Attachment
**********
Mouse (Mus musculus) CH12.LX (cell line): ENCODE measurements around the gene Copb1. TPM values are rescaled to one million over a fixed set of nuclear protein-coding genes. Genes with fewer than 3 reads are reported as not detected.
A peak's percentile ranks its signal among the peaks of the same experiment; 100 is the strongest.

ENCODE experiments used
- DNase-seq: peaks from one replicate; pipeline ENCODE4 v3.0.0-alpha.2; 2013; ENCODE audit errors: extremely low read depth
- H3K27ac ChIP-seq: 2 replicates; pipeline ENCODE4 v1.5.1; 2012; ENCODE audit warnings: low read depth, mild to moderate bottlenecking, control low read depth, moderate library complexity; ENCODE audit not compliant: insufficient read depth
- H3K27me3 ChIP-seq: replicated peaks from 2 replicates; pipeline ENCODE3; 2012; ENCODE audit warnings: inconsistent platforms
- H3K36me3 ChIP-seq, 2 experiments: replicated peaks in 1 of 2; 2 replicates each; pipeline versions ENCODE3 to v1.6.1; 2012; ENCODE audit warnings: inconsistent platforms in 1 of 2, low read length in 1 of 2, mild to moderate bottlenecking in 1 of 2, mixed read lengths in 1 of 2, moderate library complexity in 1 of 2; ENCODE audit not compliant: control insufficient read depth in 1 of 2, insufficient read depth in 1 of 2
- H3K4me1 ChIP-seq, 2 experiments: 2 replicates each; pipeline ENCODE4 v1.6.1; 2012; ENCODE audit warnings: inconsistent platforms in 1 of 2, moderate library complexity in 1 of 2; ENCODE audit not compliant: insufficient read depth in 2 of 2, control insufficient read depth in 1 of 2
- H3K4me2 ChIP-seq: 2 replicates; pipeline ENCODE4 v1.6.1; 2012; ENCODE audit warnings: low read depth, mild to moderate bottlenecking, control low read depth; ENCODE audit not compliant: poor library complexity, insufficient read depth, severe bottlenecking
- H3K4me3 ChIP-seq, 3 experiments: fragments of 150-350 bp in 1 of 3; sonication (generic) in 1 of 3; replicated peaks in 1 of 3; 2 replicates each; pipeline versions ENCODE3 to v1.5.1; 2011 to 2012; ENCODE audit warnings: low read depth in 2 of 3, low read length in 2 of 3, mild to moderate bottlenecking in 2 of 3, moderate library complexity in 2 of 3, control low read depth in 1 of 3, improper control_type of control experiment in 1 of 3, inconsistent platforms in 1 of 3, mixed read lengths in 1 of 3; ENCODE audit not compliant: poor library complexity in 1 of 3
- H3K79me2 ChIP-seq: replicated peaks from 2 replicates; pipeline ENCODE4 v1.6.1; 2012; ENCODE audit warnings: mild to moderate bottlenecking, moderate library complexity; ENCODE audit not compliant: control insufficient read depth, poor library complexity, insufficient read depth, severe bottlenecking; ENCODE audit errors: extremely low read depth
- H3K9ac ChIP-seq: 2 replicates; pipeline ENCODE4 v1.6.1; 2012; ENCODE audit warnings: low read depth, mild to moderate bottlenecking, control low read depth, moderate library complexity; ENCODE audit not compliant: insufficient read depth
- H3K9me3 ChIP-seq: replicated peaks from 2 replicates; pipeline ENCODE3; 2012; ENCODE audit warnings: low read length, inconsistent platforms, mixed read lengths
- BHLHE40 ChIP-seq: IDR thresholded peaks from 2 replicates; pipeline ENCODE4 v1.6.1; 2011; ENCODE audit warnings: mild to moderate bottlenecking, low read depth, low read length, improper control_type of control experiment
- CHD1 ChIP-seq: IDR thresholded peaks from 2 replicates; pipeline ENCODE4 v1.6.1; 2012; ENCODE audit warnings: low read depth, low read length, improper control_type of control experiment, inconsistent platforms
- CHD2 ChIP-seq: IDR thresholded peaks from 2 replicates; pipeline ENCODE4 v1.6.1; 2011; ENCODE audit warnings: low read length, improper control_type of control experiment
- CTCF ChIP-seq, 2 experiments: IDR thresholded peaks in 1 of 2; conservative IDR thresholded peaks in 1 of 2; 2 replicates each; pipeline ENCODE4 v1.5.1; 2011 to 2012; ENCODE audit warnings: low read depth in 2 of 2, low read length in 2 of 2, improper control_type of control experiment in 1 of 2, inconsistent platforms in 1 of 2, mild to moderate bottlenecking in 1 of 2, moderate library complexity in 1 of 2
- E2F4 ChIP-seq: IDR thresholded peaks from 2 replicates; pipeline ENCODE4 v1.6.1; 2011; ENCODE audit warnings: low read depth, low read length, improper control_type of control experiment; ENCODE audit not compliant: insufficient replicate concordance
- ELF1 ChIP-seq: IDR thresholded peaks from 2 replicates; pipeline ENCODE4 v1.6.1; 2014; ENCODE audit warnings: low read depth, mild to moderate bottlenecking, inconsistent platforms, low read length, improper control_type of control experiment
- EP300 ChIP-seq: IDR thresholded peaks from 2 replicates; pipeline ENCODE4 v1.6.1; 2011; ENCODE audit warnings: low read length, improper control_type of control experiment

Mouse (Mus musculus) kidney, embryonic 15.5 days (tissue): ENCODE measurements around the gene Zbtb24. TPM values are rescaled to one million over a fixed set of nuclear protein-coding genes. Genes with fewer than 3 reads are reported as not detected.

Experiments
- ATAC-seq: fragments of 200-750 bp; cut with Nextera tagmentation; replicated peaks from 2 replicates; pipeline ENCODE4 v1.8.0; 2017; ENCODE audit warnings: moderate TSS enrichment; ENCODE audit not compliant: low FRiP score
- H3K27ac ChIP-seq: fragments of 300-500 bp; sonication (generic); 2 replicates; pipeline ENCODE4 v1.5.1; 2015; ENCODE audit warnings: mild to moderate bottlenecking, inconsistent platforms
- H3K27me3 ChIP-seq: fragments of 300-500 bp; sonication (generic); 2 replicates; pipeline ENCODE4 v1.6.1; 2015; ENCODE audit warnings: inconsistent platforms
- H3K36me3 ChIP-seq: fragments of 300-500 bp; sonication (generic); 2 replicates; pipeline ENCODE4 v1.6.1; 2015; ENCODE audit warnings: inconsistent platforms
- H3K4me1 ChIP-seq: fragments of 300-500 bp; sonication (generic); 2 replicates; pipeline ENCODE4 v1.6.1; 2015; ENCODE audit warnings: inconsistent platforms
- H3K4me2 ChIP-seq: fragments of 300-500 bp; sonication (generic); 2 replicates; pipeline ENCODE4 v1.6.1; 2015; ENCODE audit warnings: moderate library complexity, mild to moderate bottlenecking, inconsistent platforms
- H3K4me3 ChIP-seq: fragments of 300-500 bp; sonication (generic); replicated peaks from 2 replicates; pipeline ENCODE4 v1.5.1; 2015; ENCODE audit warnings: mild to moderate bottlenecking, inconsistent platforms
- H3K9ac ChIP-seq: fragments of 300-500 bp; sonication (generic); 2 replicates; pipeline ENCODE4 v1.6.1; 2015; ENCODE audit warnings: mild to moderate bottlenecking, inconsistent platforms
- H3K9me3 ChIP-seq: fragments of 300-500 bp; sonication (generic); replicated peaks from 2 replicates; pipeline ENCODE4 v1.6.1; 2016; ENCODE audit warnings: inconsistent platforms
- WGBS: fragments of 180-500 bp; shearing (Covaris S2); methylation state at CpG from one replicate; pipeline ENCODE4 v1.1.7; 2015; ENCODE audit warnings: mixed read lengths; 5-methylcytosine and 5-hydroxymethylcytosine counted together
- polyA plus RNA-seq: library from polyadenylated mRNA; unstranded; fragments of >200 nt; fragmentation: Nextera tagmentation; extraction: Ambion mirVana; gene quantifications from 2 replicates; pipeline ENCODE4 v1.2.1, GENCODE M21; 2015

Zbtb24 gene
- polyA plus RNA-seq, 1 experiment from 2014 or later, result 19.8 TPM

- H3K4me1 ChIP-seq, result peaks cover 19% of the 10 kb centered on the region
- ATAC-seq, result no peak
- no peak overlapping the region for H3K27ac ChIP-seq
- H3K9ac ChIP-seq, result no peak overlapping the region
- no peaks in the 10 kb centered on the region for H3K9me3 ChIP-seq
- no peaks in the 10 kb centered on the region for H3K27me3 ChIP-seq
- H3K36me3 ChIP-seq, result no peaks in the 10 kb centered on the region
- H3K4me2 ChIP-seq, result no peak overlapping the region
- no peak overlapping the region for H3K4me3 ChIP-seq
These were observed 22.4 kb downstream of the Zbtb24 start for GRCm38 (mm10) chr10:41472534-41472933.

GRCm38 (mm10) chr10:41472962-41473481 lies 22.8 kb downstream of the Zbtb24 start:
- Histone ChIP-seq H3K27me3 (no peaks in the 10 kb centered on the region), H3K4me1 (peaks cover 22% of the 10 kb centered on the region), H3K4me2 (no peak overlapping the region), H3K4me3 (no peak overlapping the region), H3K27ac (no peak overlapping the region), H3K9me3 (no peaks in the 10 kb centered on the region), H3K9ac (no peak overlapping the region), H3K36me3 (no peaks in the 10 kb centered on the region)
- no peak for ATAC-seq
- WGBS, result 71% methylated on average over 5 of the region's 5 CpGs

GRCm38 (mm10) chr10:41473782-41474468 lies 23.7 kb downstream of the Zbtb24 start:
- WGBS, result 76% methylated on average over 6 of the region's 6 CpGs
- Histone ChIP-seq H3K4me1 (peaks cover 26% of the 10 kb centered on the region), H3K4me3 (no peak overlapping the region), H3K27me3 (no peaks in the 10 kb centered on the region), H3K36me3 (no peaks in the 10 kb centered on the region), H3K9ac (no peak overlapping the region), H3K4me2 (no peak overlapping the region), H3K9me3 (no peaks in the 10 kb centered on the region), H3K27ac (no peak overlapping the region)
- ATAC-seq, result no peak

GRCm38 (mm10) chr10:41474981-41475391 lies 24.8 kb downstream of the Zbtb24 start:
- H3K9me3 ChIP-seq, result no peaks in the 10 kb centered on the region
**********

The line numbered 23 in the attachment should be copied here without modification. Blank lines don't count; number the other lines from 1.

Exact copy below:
- ATAC-seq: fragments of 200-750 bp; cut with Nextera tagmentation; replicated peaks from 2 replicates; pipeline ENCODE4 v1.8.0; 2017; ENCODE audit warnings: moderate TSS enrichment; ENCODE audit not compliant: low FRiP score